• Principle 9 requires a firm to take reasonable care to ensure the suitability of its advice for any customer who is entitled to rely upon its judgment. Limited training was provided on how to respond when customers gave answers indicating that Geek Squad may not be appropriate, for example, if they already had insurance cover or considered Geek Squad to be too expensive. The sales process involved no formal assessment of affordability of the product, and until June 2015, there was no detailed, documented and tailored assessment of demands and needs.

As such, the decision highlights some important learning points around firms’ systems and controls to ensure compliance with insurance sales procedures. In particular, the decision highlights the importance of appropriate training of sales consultants and sufficient qualitative data in management information reports so that the sales process can be properly supervised.

What was unusual about how the fine was calculated?

  • While the facts and liability were determined following a focussed resolution agreement, the quantum of the financial penalty was determined by a contested Regulatory Decisions Committee hearing. This is the first significant decision from the RDC under new procedures. There are now 5 steps considering: disgorgement, the seriousness of the breach; the impact of the breach; the nature of the breach; and its level of seriousness.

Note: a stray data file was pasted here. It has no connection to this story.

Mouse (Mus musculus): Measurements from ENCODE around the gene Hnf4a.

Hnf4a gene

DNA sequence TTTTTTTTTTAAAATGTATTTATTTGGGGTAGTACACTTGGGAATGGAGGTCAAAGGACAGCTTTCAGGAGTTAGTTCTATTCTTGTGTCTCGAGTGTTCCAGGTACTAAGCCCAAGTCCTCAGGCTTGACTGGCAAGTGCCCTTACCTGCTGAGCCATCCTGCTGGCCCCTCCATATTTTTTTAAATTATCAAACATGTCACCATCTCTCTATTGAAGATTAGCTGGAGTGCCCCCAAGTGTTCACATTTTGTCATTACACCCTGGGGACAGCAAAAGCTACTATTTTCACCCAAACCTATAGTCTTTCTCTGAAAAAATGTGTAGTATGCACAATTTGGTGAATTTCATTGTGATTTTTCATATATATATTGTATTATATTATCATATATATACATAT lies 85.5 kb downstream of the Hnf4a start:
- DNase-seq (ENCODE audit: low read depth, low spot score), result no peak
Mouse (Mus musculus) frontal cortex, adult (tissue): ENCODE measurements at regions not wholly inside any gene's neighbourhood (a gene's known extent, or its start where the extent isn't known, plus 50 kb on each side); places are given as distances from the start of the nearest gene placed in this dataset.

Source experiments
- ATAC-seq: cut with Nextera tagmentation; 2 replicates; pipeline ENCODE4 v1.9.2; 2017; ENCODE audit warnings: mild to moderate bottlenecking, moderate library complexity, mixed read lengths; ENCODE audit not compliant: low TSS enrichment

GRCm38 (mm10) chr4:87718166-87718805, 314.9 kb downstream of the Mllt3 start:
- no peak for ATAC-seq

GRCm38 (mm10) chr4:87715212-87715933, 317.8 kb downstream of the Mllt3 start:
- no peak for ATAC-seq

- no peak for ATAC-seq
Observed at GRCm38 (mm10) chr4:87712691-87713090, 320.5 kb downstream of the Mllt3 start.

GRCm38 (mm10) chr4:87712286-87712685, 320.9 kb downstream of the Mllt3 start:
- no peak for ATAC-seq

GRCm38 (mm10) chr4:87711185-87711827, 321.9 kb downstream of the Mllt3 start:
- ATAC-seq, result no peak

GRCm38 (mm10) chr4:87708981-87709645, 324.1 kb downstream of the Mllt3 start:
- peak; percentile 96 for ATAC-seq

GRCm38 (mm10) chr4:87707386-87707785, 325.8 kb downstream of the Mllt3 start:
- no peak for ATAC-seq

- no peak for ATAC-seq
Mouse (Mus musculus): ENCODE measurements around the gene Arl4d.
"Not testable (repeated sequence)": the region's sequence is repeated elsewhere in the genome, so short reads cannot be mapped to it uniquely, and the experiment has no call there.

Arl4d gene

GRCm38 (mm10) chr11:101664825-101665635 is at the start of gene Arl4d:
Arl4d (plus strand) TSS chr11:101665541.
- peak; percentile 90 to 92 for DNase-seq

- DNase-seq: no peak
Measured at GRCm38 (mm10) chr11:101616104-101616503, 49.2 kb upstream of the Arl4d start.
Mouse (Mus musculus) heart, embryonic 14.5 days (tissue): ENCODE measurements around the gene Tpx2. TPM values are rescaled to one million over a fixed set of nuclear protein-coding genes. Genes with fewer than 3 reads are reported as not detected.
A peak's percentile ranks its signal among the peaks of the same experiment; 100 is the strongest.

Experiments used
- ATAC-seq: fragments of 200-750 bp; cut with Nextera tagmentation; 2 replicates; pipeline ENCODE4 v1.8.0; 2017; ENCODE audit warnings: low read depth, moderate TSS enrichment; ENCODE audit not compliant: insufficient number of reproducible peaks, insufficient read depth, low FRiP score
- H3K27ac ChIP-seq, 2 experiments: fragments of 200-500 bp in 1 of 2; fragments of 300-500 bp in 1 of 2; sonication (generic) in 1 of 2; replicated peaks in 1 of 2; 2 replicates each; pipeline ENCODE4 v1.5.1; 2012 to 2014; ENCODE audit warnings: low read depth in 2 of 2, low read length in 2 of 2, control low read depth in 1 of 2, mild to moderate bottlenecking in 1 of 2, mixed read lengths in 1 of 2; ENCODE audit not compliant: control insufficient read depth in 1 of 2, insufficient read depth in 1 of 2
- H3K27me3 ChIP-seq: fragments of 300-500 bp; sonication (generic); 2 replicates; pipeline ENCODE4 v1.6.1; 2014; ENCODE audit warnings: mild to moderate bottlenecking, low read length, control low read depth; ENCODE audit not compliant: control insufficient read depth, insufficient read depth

• The FCA found the overall seriousness of the breach to be level 3 (out of 5), because the breaches were found to have been committed negligently. Some may find this relatively light-touch approach surprising, given the volume of non-compliant sales to consumers over an extended period.
  • A technical point also arose on how “relevant revenue” should be calculated. The Firm submitted that sales commission should be the relevant figure at Step 2 of the penalty assessment, rather than the gross written insurance premium for the insurance sales. It submitted that non-regulated post-sales services paid from the insurers to the Firm were not relevant; and noted that the GWP figure included monies which never belonged to the Firm. The insurers were also required to pay insurance premium tax and to pay other third parties for providing services related to the insurance. Finally, an additional fee was paid to the insurers.
  • The RDC nevertheless concluded that relevant revenue includes: sales commission, post-sales payments and profit commission. DEPP 6.5A.2G(2) provides that it “will be the revenue derived by the Firm during the period of the breach from the products or business areas to which the breach relates”. This definition does not restrict the revenue to that derived solely from the relevant activity affected by the breach, as it encompasses all revenue derived “from the products or business areas” to which the breach relates.